Behind the Shroud

Elizabeth Glass Turner

Elizabeth Glass Turner

By Elizabeth Glass Turner –

• Question and minimize the statistics

• Attack the motivations of the truth-tellers

• Emphasize the strangeness of the victims

• Blame “out of control forces” for committing the violence

• Claim the victims are receiving good treatment

• Claim that what’s going on doesn’t fit the definition 

What do these phrases bring to mind? For me, they characterize a great deal of the dialogue, debate, and diatribe swirling around the mechanics and biological details of abortion which have been moved center-stage following the sting videos released online by a pro-life activist group.

To date, the videos show Planned Parenthood executives and physicians discussing the prices for which they’d be willing to donate the physical fetal remains of abortion to biomedical companies supplying research labs. The videos do not provide conclusive evidence that fetal remains are being sold, though there is an enormous grey area when the physicians and executives are haggling over prices for specimens.

Additionally, the more graphic releases have included footage of physicians and technicians sorting through tiny remains in a large specimen dish, discussing how large and how intact particular specimens should be; viewers hear grotesque sounds, blatant, unblinking descriptions, and see in haunting detail just what some of these “specimens” look like.

Unfortunately, the editing and title screens of the videos rather get in the way of the actual horror they simply portray: no dramatic quotes or replays are needed to underline what the viewer has just witnessed.

In the fallout, the president of Planned Parenthood issued a specific apology for the tone of one executive, yet continued to adhere to her talking points: everything done is legal, Planned Parenthood does not sell baby parts, and Planned Parenthood provides many other necessary services that meet the health needs of women, in particular low-income women. That an apology was made at all was extremely notable – and telling.

Everyone around the issue jumping to Planned Parenthood’s aid often slides into one of the above categories, however. What’s going on doesn’t fit the definition of a horror; the victims receive good treatment; a few callous doctors caught off guard are exceptions, not the rule; a developing infant is unlike a developed human; the video team acted out of motivation to end abortion rights; statistics supposedly indicate that limiting abortion would make it more prevalent; Planned Parenthood primarily invests in other services, etc, etc. We are told that abortion is for the greater good and tissue donation is for the greater good and that we should not antagonize providers of women’s health services, or else we show ourselves against women and their flourishing. “When you attack Planned Parenthood, you attack women’s health, and when you attack women’s health, you attack America’s health,” said one prominent winner of the Margaret Sanger Award from Planned Parenthood.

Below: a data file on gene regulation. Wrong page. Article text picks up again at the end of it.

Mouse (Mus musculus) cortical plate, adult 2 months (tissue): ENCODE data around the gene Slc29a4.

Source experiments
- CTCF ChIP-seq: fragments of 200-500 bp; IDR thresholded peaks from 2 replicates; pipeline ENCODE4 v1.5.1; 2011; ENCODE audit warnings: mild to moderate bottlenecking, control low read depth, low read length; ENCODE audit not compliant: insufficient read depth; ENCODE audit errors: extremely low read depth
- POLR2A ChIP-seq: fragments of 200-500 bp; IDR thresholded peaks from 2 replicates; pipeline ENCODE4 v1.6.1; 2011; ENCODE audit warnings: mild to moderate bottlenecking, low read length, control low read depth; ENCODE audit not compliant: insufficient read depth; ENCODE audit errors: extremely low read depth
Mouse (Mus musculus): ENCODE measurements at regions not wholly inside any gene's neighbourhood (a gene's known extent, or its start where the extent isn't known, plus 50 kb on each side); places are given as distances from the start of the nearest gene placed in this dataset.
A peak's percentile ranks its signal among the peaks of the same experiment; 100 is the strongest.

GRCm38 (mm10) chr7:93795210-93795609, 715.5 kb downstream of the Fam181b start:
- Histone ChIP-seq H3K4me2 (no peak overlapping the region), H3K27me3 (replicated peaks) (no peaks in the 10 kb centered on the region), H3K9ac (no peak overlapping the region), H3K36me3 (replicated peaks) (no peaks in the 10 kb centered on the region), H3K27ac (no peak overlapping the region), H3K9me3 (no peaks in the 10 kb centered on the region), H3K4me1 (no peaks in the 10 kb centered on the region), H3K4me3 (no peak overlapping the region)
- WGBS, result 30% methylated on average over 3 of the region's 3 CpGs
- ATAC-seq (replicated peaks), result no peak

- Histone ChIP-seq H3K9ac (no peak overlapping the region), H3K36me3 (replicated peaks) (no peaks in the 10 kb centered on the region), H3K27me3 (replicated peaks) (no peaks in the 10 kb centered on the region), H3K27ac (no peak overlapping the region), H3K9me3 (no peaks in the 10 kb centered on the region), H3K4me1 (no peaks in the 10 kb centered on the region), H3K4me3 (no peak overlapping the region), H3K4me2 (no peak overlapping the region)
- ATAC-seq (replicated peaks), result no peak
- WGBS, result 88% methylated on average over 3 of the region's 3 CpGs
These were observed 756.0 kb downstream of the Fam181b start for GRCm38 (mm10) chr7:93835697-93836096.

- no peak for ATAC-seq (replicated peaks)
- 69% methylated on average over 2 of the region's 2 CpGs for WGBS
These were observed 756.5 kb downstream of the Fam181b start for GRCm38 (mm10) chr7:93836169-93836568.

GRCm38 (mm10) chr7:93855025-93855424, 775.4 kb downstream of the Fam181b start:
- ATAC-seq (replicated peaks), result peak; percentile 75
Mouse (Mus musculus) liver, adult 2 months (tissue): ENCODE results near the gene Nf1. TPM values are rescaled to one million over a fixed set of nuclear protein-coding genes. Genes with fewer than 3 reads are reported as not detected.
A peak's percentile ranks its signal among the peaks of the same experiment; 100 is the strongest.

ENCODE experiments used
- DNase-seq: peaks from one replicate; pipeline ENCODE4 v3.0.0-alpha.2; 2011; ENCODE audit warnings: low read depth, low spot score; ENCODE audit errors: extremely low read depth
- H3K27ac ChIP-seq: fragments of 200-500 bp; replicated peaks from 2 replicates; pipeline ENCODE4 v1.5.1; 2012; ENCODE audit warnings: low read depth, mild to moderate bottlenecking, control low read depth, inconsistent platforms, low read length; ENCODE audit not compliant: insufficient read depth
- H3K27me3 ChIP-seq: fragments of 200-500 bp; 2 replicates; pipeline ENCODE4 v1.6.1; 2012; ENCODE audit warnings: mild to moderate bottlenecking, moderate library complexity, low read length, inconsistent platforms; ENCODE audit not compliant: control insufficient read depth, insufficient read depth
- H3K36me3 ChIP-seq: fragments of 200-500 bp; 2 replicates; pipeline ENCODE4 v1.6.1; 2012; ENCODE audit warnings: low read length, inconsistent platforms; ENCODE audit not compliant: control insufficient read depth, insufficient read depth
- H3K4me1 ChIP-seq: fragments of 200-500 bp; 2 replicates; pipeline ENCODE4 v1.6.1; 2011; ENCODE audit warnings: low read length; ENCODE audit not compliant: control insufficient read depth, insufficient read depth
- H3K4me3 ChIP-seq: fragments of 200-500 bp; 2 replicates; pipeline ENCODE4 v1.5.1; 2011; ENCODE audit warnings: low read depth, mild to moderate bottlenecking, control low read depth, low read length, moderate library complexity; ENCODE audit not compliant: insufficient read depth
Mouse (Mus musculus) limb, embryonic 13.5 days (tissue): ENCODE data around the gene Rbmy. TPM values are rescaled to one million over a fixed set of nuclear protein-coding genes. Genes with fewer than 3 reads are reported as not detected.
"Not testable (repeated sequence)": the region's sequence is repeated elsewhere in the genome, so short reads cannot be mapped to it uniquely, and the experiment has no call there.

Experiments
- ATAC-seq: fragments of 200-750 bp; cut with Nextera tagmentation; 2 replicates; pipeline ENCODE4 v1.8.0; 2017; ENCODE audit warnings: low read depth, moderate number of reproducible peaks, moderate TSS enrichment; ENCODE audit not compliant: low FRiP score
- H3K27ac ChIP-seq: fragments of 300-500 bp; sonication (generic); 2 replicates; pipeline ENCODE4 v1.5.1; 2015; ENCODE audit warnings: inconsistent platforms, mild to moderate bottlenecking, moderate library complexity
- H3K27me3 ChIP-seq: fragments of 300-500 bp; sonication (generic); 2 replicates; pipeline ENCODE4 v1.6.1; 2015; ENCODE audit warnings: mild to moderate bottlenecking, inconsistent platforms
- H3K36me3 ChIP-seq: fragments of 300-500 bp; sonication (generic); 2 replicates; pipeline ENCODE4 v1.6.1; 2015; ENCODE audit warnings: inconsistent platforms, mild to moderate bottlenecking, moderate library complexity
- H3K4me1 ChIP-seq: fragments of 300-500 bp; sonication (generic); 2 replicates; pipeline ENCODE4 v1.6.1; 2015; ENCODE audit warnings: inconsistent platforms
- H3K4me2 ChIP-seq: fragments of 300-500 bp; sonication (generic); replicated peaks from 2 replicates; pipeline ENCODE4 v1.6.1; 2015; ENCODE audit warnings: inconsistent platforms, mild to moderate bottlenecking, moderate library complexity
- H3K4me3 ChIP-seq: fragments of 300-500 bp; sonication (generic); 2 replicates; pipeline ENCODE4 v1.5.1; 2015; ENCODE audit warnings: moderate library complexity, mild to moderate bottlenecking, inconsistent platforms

Screen Shot 2015-08-27 at 9.34.49 AMAs you can probably guess, the above list is taken from a longer inventory of ways to deny a genocide; only a few words have been tweaked. (You can visit www.genocidewatch.org to read more on “12 Ways to Deny a Genocide.”) One of the most ironic ways? “Claim that what’s going on doesn’t fit the definition of genocide.” Originally applied on the website to the genocide in the Sudan, the principles at work remain eerily familiar. And what is the purpose of denial? “The objective of denial is to paralyze the political will of those who might take action to stop the genocide.”

Several recent articles have pointed out that a shift in the ongoing abortion discussion may be due quite simply to better technology: an ultrasound from the 1980s and a detailed 3-D ultrasound from today are almost incomparable. And as technology improves, the developmental progress of the preborn is easily witnessed: despite the alien-like proportions of an early second trimester baby, we see its fingers, its toes; by 17 weeks, we know a baby can respond to light sources outside the uterus or loud, startling sounds (like a raised voice of a doctor calling for an assistant at an abortion clinic). In other words, if hundreds of thousands of (would-be) American citizens are dying, there is a new degree of photojournalism to disclose the true nature of the victims.

Let me make clear that it is my privilege to live as a pastor, a mama, a woman, a theologian, and a friend. I know and respect many women who disagree with me on the question of abortion rights. From a pastoral perspective, I am committed to caring for women within my reach regardless of their backgrounds or choices. I do not demonize women who have had abortions, nor do I demonize abortion doctors, though, given their medical knowledge, they should be held responsible to a higher degree. The lives of all women – and all physicians – are just as valuable as the lives of the preborn. The broad social acceptance of abortion, however, should be challenged.

Euphemistically Speaking